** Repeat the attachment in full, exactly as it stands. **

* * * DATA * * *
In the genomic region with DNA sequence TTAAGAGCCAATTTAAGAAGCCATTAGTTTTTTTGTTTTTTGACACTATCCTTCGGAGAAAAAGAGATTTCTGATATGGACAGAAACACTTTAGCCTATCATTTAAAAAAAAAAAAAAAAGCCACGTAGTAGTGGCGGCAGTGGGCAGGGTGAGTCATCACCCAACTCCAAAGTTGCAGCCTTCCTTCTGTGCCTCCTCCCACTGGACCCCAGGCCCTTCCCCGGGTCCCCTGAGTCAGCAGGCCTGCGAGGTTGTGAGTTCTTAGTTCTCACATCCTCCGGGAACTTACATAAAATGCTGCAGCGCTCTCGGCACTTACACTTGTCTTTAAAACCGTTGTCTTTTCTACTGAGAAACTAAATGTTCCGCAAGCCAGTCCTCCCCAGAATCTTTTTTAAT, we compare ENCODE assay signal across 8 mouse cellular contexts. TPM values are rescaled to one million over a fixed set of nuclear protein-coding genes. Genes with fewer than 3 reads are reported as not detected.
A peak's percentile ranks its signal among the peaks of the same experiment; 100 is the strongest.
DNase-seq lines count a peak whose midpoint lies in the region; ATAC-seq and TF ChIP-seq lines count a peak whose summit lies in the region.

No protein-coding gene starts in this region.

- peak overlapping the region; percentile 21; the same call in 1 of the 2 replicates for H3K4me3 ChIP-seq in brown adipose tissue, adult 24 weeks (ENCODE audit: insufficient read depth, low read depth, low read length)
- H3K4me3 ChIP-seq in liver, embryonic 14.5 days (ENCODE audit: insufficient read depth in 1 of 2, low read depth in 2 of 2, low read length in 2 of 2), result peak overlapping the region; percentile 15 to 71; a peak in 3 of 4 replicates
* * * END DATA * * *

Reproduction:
In the genomic region with DNA sequence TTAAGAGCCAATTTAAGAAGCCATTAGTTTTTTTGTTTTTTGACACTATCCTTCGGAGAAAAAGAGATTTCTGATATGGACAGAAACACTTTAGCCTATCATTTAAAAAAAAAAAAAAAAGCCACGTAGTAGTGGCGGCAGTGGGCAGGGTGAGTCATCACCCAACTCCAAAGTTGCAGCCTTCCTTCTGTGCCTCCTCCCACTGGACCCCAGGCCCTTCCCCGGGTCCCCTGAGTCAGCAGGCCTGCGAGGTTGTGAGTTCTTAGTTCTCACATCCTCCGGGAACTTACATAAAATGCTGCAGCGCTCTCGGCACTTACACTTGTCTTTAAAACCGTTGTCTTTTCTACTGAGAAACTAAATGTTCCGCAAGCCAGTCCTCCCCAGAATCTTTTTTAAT, we compare ENCODE assay signal across 8 mouse cellular contexts. TPM values are rescaled to one million over a fixed set of nuclear protein-coding genes. Genes with fewer than 3 reads are reported as not detected.
A peak's percentile ranks its signal among the peaks of the same experiment; 100 is the strongest.
DNase-seq lines count a peak whose midpoint lies in the region; ATAC-seq and TF ChIP-seq lines count a peak whose summit lies in the region.

No protein-coding gene starts in this region.

- peak overlapping the region; percentile 21; the same call in 1 of the 2 replicates for H3K4me3 ChIP-seq in brown adipose tissue, adult 24 weeks (ENCODE audit: insufficient read depth, low read depth, low read length)
- H3K4me3 ChIP-seq in liver, embryonic 14.5 days (ENCODE audit: insufficient read depth in 1 of 2, low read depth in 2 of 2, low read length in 2 of 2), result peak overlapping the region; percentile 15 to 71; a peak in 3 of 4 replicates